THE European Union-funded Value Chain Alliance for Livestock Upgrading and Empowerment (VALUE) project is establishing goat improvement centres (GICs) across the country’s six provinces as part of its effort to boost small livestock production.
BY MTHANDAZO NYONI
VALUE project is part of the Zimbabwe Agricultural Growth Programme (ZAGP) supported by the European Union (EU) and the government.
In its latest newsletter, ZAGP said a study into the goat value chain in Zimbabwe by the VALUE project revealed that lack of formal goat selling facilities was a great barrier to the development of competitive and sustainable goat sub-sector enterprises, including but not limited to goat meat.
“In order to address this and other bottlenecks in the value chain, the project is establishing goat improvement centres (GICs) in the twelve districts of operation across six provinces,” read the newsletter in part.
“During the nationwide COVID-19-induced lockdown, work on the construction of the GICs commenced in Mudzi, Lupane, Beitbridge, Matobo and Nkayi districts. The centres are being built on land allocated by the rural district councils with project farmers and local contractors in each district taking a leading role in the construction.”
VALUE is working with support from two private sector integrators — Michview Enterprises and Zvikomborero Farms.
The GICs will provide primary business support services such as hands-on training for goat farmers, goat breeding services, fodder seeds and plants, holding pens for off-taking of the goats and vaccines.
Lindani Ncube of Michview Enterprises said one of their roles was intergrating the small-scale farmers and ensure that there is aggregation of stocks for bulk supply to markets.
“In addition, through training and capacity building initiatives at the GICs we will ensure that small-holder farmers adopt the principles of commercial goat production,” he said.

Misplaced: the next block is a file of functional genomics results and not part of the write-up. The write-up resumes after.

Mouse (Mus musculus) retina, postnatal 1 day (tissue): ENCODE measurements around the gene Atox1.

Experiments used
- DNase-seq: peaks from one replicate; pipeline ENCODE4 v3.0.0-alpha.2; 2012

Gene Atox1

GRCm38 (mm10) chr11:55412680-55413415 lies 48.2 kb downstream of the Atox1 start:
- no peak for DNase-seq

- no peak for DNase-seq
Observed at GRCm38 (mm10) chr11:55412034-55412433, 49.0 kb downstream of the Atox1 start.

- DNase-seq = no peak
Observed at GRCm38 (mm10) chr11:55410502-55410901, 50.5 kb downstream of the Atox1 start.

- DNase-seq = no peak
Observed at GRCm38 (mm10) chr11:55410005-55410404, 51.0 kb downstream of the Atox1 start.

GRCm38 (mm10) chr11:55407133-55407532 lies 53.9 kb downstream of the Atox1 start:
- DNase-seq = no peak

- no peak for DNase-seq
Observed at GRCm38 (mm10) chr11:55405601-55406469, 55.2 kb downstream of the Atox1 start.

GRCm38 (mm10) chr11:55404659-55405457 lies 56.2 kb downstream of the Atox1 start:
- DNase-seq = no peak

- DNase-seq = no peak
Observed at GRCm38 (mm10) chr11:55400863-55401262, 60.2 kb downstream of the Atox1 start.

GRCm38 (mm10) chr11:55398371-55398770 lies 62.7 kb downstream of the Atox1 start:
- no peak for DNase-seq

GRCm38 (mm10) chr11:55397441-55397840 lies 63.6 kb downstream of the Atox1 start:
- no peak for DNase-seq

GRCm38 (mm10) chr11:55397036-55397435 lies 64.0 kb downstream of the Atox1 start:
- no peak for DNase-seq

Divine Ndhlukula of Zvikomborero Farms said: “As an integrator we are involved in the setting up of the goat improvement centres where we will be offering support to farmers in the form of spearheading cross-breeding of local goats with the improved genetics, training and extension services, supply of drugs and vaccines, growing fodder crops for feed supplements and off-taking their goats for markets.”
In addition, the district level goat producers business associations will spearhead the utility of the centres to provide services to farmers in their regions by offering services such as aggregation of live goats for bulk marketing, access to improved genetics, both exotic and indigenous goats.
It will also offer animal nutrition, animal health services, extension services, platform for external service provision, exhibition fairs for suppliers and service providers to showcase their products as well as demonstration of green technologies and practices.
Experts say goats withstand drought conditions much better than cattle and they can survive on shrubs, making them a better choice compared to cattle, which need better care at the same time being less tolerant to drought conditions.